The limpet, the sea snake and the duck
Three new technologies are making wave power attractive, both to private investors and government-run utilities.
Sun, Oct 01, 2006 at 12:00 AM
Photo: Ocean Power Delivery Ltd.
On the isle of Islay off the coast of Scotland, where standing stones dot the landscape and Gaelic is still heard in pubs, the world’s first working wave-power device has been puttering away for roughly seven years.
The Land Installed Marine Power Transformer (LIMPET), developed by the Scottish firm Wavegen, is the first wavepower station to deliver energy to a national electrical grid. As waves move in and out of the generator, they press against a compression chamber that sits at the shore’s edge. Air in the chamber moves a turbine, producing electricity.
Investor interest in this form of alternative energy was sparked back in the 1970s, when University of Edinburgh scientist Stephen Salter developed a bobbing wave-power generator called “the Duck.” But at the time, the cost of constructing such a generator was prohibitively high (not to mention the expense of connecting the technology to a power grid), and the electronic parts were relatively unsophisticated. In the 1990s, though, a renewed interest in renewable energy, coupled with technological advancements and reduced costs, led to something of a renaissance for wave power. Today, LIMPET and a competing technology, Pelamis, are attracting significant investor attention.
“We think the best thing to do is to start small, get generators up and running,” says David Gibb of Wavegen. So LIMPET is not a money-maker yet — but as far as proof-of-concept is concerned, the turbine is successful. It reliably delivers power to the Scottish national grid, and, despite recent near-hurricane strength storms in the region, LIMPET has never failed. Like its namesake (a limpet is a mollusk that clings to rocks in tidal zones), the generator is holding strong.
The interest in wave technology is also spreading. This year, just off the coast of the Portuguese city Povoa de Varzim, three Pelamis generators are being installed. Each Pelamis (Latin for “sea snake”) consists of a 150-meter-long set of linked, bright-red tubes that resemble tanker train cars. The system floats in the water, perpendicular to the waves, which bend the tubes at their joints and activate hydraulic motors, creating electricity.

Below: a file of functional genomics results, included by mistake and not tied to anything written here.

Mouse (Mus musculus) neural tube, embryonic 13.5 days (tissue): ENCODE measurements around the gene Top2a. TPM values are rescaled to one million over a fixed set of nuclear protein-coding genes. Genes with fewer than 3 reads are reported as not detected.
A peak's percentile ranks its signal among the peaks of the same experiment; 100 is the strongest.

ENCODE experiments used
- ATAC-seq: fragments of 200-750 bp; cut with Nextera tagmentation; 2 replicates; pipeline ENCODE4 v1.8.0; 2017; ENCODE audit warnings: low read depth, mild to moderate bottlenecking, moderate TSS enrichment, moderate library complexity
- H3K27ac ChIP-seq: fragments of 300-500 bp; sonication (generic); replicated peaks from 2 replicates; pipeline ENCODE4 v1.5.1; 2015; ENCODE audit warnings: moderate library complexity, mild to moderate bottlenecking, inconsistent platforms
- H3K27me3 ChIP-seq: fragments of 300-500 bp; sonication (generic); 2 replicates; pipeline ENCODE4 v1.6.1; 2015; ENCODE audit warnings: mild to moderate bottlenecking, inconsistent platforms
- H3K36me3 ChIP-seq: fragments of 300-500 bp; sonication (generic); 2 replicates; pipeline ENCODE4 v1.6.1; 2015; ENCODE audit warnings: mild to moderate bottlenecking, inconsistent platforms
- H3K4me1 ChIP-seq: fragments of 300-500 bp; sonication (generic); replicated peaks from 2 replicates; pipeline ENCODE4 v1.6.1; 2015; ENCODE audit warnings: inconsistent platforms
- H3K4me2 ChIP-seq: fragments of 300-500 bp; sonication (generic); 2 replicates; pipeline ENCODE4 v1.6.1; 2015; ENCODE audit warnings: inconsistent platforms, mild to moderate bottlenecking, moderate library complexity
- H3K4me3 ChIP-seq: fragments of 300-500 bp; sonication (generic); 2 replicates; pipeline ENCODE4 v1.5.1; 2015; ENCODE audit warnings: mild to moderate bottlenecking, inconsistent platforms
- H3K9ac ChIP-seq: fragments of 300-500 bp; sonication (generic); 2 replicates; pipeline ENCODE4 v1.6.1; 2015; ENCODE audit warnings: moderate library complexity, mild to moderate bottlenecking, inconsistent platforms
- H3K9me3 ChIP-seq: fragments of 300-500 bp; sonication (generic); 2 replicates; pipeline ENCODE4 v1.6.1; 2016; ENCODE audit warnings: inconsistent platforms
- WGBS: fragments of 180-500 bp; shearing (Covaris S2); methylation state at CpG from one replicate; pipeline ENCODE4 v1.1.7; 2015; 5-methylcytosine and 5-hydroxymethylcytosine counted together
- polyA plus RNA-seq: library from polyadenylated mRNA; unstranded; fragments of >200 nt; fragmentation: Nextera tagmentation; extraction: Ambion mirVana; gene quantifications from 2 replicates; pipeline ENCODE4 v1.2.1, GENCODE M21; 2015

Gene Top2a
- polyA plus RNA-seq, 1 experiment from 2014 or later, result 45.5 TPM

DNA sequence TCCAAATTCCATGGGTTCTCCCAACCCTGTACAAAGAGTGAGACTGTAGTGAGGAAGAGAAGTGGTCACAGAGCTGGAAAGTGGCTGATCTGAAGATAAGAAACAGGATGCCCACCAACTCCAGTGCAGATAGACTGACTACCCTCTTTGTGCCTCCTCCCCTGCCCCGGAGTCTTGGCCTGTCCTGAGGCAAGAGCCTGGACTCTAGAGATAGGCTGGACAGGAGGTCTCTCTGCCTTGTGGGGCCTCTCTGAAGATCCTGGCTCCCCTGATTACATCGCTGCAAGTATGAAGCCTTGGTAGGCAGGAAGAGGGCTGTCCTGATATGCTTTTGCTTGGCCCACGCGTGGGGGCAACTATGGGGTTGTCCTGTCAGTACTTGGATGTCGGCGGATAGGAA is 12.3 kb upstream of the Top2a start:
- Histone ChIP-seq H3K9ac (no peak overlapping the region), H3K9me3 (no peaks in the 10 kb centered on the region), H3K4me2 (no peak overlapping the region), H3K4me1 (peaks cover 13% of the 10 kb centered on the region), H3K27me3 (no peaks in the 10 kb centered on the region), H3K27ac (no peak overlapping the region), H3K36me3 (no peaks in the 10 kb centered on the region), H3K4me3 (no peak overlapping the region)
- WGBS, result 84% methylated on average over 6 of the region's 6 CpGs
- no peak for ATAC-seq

The Pelamis’s progenitor, another Scottish company called Ocean Power Delivery, Ltd. (OPD), hopes to start making money right away. It has signed an agreement to sell wave energy to the Portuguese utility company Enersis, and the European Union has promised to buy that power (at an artificially inflated price for now, at least until they perfect the technology enough to bring costs down). “We’re doing this not only because we believe in wave power, but because we think that wave power is going to make money,” says Andrew Scott, the engineer who’s overseeing the Pelamis project for OPD. “Technology will improve, and the price will drop.”
Investors and analysts seem to agree. German utility giant Voith bought Wavegen in May 2005, and General Electric and Merrill Lynch are now investing in OPD. And according to wave-power expert David Jeffrey, these technologies may hold the promise of greater self-sufficiency to remote coastal and island communities around the world.
The United Kingdom, particularly Scotland, has long been a center for wave power. “God has been very generous to Scotland with regard to renewable energy sources,” Salter muses.
But Scotland (and Europe in general) isn’t the only hot spot for ocean-generated electricity: northern Canada, Australia and the northeastern and northwestern coasts of the U.S. are also rich in wave energy because of the wind activity in these temperate zones. Studies commissioned by the city of San Francisco indicate that a wave-power generator is viable there. Under initiatives by Mayor Gavin Newsom, the city is looking seriously at wave energy; Newsom’s office believes there’s enough power offshore to enable San Francisco to shut down the city’s last conventional power plant. “There is an enormous amount of power off the coast of California,” says Jared Blumenfeld, director of San Francisco’s Department of the Environment, “and it’s all untapped.”
Story by Laurel Maury. This article originally appeared in Plenty in October 2006. The story was added to MNN.com in June 2009.
Copyright Environ Press 2006